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Trieste and the Meaning of Nowhere Hardcover – 1 Sep 2001

4.3 out of 5 stars 39 customer reviews

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Product details

  • Hardcover: 208 pages
  • Publisher: Faber & Faber; 1st edition (1 Sept. 2001)
  • Language: English
  • ISBN-10: 0571204430
  • ISBN-13: 978-0571204434
  • Product Dimensions: 14 x 1.9 x 22.4 cm
  • Average Customer Review: 4.3 out of 5 stars 39 customer reviews
  • Amazon Bestsellers Rank: 597,153 in Books (See Top 100 in Books)
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Product description

Amazon Review

Located on a narrow, mountainous finger of Italy hard by Croatia and Slovenia, the port city of Trieste is little-visited and seldom in the news. As Jan Morris, who first came to Trieste as the English soldier James Morris in 1945, writes, "It offers no unforgettable landmark, no universally familiar melody, no unmistakable cuisine, hardly a single native name that anyone knows." Yet, as historian and travel writer Morris ably demonstrates in this homage to one of her favourite cities (others about which she has written are Hong Kong, Sydney, New York, and Venice ), Trieste has many charms. Its history is foremost among them, thanks to the city's former role as the sole port of the otherwise-landlocked Austro-Hungarian empire, which housed a small fleet there--a fleet which, from time to time, would sail off to make war against the Ottomans or the Italians. At the beginning of the 20th century, Trieste had grown to international importance as an entry point into Central Europe, so much so that it was referred to as "the third entrance of the Suez Canal". Trieste briefly took centre stage at the onset of the Cold War, when Marshall Tito claimed it for Yugoslavia; it narrowly avoided being enveloped by the Iron Curtain. Morris tells all these stories and more, bringing the city's past to life; no one should be surprised if Trieste sees more visitors thanks to her spirited study.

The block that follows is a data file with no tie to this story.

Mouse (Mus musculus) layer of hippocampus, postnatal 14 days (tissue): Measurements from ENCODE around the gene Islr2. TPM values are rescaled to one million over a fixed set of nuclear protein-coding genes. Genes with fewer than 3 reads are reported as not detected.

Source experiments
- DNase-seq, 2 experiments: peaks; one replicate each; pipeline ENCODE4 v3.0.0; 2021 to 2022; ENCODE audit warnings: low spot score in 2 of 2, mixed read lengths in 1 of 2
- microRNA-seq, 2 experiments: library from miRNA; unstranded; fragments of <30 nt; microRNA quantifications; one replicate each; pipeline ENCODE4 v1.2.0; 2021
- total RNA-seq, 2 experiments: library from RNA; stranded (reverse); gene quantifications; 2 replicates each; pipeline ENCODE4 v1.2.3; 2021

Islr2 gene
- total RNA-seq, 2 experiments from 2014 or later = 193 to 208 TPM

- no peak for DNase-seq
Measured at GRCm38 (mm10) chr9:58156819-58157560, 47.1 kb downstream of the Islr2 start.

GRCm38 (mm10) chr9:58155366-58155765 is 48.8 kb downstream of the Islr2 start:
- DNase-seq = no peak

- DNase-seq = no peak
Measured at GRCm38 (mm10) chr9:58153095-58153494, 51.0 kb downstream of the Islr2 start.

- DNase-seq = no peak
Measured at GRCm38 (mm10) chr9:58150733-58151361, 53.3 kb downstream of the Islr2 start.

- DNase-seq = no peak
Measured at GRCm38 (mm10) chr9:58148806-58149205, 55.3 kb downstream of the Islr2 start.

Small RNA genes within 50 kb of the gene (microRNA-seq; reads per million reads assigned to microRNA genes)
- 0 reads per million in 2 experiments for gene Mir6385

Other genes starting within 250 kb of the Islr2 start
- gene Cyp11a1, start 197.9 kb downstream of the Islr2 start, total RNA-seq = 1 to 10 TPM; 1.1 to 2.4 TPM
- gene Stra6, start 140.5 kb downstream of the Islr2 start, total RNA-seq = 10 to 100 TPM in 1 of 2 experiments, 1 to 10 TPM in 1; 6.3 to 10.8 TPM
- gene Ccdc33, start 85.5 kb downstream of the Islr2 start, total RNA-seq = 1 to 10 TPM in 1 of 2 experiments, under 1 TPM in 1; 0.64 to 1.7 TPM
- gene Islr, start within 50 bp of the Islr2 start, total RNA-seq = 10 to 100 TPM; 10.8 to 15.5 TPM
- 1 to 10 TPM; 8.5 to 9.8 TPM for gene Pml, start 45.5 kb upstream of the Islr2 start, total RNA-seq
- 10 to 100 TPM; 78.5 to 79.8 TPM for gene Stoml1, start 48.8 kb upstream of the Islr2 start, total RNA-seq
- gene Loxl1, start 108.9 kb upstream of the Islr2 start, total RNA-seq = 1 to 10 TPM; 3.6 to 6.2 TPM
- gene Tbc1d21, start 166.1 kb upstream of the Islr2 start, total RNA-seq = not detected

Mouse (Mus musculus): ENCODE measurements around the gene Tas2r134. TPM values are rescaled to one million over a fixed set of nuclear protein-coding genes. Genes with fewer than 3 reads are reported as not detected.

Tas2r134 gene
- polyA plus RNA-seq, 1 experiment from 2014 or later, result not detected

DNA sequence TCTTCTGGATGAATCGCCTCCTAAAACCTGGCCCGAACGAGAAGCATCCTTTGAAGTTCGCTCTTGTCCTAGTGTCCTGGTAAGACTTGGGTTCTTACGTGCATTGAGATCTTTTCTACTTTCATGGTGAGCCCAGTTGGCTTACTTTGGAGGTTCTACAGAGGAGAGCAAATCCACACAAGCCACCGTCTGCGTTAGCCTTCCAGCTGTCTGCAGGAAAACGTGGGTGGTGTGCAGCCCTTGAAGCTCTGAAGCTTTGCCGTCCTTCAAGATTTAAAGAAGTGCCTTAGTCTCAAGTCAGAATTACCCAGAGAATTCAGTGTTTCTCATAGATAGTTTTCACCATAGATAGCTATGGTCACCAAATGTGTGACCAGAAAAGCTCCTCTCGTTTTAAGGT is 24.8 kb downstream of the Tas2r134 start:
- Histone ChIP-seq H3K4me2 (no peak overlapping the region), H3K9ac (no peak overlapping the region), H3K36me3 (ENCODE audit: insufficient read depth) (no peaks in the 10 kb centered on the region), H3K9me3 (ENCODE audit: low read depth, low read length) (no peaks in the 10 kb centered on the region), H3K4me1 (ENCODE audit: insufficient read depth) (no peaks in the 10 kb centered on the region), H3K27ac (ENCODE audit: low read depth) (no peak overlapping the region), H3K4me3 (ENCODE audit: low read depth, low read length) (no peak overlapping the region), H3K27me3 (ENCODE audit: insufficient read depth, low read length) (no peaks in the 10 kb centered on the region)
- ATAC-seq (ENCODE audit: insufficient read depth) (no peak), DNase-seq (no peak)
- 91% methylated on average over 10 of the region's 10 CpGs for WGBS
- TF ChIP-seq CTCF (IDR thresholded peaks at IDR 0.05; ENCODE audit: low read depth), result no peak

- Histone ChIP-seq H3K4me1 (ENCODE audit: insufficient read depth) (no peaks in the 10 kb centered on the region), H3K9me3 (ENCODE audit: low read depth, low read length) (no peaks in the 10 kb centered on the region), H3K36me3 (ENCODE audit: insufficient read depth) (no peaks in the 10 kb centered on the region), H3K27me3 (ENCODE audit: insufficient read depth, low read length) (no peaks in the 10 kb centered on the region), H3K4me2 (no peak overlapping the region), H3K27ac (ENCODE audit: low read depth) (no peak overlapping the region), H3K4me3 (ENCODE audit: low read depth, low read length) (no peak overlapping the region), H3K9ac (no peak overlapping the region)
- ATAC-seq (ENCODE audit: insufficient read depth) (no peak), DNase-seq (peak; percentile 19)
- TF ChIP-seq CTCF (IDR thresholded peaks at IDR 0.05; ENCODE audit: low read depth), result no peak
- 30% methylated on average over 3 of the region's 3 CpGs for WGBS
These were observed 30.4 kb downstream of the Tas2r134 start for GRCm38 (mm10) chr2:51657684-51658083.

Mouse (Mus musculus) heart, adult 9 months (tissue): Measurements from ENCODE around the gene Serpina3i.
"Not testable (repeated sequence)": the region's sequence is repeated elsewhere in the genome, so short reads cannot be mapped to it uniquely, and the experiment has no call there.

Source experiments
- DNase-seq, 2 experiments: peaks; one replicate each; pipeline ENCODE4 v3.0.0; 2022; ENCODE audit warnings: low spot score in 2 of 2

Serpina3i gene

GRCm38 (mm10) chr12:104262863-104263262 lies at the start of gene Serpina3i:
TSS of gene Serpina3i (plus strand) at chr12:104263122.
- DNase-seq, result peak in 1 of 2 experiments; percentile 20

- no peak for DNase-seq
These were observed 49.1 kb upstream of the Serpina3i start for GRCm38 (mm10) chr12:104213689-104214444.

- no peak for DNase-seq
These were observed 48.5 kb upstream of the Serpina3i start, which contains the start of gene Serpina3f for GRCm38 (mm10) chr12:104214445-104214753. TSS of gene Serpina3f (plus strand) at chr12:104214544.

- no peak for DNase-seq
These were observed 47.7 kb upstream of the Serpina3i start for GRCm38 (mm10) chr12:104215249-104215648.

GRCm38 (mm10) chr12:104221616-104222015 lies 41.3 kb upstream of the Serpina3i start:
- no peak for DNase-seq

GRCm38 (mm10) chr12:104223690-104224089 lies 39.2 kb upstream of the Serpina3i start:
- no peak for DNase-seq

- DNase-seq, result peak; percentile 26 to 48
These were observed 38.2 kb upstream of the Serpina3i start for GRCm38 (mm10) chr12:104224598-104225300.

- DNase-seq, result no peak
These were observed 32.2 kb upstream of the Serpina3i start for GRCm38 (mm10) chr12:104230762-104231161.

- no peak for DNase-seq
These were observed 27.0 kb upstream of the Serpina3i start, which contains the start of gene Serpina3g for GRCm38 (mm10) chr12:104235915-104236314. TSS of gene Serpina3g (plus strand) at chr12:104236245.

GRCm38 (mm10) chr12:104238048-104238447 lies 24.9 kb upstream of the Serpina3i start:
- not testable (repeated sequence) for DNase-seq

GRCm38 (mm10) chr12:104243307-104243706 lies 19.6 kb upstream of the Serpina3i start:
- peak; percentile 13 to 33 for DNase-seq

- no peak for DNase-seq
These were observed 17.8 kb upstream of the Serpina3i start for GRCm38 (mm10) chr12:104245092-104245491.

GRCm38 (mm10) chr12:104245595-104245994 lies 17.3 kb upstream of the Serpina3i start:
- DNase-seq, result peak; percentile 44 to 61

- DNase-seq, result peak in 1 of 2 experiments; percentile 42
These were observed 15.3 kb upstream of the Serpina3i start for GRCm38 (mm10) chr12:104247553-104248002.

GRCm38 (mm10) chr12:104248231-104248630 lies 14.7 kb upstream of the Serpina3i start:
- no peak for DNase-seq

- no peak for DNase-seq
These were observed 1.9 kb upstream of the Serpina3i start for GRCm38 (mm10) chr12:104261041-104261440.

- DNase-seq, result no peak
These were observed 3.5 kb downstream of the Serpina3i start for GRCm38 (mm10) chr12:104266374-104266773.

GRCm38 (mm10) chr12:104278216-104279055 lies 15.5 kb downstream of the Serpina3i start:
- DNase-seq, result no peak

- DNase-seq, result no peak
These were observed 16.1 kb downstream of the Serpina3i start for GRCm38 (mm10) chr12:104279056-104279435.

Yet Trieste and the Meaning of Nowhere is also a work tinged with melancholy. That befits the city's faded glory, but it also has to do with the sad fact that this will be Morris's last book--or so she promises. Let's hope she changes her mind. If not, however, this serves very well as the capstone of a distinguished career. --Gregory McNamee

Review

".. If it proves to be her swansong then this is a fittingly passionate end to a distinguished literary life." -- Observer

"..one of the most impressive and subtle meditations on old age that I have read, much more than mere smudges of grafitti on a wall." -- Daily Telegraph

"This is an exquisitely well-crafted book... Morris has erudition and a waywardly original sensibility, and she writes not just sentences, not just paragraphs, but whole chapters consummately graceful both in sound and sense.." -- Sunday Times

As subtle a piece of autobiographical writing as I have read. -- Evening Standard, September 24, 2001

It is gorgeously written … Dreamy, glancing, allusive, it is a thoroughly captivating elegy for herself, himself, Trieste and the modern world. -- New Statesman, October, 2001

Jan Morris has no rival as a decoder of all that is idiosyncratic and defnitive in the peculiar identity of places throughout the world. -- Literary Review, October, 2001

Morris' little book is as exuberant as it is bittersweet, as resigned as it is wistful. -- Publishers Weekly

She ends her distinguished career with another triumph... a unique and highly personal meditation on Trieste as a city that haunts the memory. -- Waterstones Books Quarterly, September 2001

To call Jan Morris's Trieste and the Meaning of Nowhere a travel book would be as reductive and wrong as calling Hamlet a soap opera. -- Irish Times, October, 2001

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